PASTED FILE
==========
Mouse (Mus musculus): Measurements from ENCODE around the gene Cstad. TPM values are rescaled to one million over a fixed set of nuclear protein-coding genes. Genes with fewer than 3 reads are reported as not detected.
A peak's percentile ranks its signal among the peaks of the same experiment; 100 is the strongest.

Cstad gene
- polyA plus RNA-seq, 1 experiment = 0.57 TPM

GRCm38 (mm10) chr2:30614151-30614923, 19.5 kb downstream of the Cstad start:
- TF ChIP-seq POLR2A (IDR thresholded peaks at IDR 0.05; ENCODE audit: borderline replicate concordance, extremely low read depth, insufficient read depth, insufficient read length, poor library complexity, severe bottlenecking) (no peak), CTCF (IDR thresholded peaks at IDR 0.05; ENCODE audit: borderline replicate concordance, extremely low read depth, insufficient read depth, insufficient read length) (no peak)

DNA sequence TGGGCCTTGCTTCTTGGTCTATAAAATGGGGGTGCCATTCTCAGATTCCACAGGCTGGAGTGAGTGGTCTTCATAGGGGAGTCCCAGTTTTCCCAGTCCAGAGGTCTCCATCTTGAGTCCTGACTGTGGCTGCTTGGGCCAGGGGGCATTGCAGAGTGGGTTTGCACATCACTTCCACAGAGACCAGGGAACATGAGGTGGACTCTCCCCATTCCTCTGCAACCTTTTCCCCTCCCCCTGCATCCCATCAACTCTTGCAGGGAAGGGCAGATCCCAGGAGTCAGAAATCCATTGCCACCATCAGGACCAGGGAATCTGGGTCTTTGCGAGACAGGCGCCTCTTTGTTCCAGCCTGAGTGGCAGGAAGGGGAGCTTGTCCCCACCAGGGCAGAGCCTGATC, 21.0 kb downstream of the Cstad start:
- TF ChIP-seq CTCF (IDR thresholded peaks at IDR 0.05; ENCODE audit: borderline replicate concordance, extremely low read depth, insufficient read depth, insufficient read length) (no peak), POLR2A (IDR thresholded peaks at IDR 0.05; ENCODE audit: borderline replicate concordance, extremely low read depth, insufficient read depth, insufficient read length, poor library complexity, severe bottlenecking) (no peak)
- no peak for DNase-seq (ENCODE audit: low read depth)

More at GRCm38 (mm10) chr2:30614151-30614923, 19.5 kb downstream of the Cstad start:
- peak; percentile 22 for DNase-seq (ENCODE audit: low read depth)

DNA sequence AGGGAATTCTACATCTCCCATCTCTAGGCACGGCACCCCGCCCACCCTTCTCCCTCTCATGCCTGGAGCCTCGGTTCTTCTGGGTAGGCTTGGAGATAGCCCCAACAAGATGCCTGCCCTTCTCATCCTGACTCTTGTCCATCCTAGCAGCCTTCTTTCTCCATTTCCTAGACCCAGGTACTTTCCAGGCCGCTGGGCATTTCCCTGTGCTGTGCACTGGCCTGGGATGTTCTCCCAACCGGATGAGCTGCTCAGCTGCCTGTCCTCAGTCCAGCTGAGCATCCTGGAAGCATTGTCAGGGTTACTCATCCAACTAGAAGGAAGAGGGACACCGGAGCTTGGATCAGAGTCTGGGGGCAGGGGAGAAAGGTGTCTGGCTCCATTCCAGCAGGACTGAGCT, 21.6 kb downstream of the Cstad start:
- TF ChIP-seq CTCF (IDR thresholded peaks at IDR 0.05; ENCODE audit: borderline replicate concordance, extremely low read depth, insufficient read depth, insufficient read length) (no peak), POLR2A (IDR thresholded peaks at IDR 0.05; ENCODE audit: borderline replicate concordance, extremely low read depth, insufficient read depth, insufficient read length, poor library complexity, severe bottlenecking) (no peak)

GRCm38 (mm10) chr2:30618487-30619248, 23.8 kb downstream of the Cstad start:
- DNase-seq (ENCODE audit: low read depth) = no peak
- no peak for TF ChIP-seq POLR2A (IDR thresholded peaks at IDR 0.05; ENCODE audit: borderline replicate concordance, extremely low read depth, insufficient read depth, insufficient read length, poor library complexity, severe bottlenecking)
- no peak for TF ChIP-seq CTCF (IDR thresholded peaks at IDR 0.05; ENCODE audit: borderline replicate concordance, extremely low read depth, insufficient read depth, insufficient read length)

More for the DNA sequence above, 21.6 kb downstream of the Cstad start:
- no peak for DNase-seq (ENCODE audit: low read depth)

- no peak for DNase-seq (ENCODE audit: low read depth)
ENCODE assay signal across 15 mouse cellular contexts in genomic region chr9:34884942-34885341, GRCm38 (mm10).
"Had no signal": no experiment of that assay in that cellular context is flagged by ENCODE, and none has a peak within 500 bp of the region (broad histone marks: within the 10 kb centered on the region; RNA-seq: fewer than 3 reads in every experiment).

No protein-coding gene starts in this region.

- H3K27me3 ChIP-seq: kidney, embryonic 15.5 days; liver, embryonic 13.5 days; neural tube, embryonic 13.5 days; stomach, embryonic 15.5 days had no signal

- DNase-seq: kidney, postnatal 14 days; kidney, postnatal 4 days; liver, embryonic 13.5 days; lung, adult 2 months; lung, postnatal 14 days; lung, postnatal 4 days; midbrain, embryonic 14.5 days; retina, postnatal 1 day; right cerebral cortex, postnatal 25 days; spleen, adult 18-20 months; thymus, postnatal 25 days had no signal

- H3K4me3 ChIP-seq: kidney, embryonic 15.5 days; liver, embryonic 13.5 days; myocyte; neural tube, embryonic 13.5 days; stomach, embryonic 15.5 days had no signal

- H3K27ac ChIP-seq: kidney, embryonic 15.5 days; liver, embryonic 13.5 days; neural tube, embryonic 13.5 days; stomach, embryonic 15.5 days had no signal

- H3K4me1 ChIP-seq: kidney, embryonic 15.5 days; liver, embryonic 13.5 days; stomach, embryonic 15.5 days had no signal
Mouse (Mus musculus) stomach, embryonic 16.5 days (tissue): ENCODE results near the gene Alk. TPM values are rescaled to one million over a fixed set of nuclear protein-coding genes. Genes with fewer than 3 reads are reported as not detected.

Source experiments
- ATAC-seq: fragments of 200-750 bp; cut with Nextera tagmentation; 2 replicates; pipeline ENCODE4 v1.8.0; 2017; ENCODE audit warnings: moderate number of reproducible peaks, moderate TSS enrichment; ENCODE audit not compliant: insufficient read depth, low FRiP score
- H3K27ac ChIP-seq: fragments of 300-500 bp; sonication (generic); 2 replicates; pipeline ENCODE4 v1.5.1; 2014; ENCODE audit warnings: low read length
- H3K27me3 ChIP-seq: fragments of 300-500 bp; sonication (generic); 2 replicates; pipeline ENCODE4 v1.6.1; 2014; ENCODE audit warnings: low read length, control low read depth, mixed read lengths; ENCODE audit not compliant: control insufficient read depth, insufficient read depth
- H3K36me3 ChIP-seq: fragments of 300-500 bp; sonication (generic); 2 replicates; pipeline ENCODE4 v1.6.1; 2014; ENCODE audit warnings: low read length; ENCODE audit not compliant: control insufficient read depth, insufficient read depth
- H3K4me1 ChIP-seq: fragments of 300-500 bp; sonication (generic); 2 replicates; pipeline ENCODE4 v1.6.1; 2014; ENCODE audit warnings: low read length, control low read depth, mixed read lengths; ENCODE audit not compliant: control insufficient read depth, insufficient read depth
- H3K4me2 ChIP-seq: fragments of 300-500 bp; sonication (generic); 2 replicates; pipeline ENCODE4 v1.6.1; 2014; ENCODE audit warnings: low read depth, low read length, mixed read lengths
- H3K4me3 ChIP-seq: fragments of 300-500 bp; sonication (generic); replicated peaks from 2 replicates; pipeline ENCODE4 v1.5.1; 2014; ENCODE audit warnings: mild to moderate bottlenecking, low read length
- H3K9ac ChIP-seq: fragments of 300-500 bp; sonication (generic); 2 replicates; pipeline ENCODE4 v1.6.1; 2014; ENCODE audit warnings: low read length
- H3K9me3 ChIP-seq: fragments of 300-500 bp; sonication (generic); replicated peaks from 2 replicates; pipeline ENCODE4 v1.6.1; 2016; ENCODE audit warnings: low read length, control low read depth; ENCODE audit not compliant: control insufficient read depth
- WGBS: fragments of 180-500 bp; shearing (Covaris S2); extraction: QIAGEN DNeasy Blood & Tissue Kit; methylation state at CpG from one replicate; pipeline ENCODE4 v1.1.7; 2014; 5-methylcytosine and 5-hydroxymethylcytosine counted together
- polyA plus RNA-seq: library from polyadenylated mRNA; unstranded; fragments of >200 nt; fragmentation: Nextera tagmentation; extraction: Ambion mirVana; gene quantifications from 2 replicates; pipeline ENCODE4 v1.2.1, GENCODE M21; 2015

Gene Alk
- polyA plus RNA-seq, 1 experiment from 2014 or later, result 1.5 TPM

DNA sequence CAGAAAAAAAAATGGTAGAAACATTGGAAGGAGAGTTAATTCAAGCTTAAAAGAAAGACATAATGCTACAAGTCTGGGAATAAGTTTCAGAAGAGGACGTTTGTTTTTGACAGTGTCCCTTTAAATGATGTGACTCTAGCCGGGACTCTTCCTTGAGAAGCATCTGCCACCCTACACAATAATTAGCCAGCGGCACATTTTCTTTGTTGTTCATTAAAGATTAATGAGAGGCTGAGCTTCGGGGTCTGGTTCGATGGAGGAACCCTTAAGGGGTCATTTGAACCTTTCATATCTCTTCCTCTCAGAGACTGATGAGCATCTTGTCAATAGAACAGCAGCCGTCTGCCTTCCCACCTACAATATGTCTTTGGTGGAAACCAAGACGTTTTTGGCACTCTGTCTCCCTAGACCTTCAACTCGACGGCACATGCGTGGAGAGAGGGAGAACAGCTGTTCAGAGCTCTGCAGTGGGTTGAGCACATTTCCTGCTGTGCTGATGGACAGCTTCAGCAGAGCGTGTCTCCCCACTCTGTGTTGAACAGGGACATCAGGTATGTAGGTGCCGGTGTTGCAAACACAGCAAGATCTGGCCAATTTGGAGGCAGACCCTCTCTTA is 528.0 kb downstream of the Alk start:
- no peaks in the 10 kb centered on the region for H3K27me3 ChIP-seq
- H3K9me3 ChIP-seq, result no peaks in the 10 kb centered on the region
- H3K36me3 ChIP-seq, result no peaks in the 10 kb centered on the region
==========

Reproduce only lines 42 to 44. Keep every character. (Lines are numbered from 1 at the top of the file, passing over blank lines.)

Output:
Gene Alk
- polyA plus RNA-seq, 1 experiment from 2014 or later, result 1.5 TPM

DNA sequence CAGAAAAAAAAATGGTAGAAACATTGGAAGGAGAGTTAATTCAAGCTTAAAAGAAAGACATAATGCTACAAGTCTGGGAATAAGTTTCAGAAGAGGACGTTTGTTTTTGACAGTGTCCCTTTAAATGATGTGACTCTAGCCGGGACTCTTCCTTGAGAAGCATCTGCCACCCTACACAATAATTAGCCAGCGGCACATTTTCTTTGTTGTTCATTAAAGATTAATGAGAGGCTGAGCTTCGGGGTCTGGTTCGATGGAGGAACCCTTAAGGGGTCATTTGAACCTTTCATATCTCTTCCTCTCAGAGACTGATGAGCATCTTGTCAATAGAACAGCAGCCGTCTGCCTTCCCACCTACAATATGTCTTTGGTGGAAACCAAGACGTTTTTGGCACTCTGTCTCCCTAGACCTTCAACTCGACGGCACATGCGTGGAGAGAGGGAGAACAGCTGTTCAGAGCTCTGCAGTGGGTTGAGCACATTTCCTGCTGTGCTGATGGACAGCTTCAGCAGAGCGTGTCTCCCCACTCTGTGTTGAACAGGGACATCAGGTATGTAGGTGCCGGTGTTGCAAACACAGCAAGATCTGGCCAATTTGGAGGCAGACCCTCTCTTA is 528.0 kb downstream of the Alk start: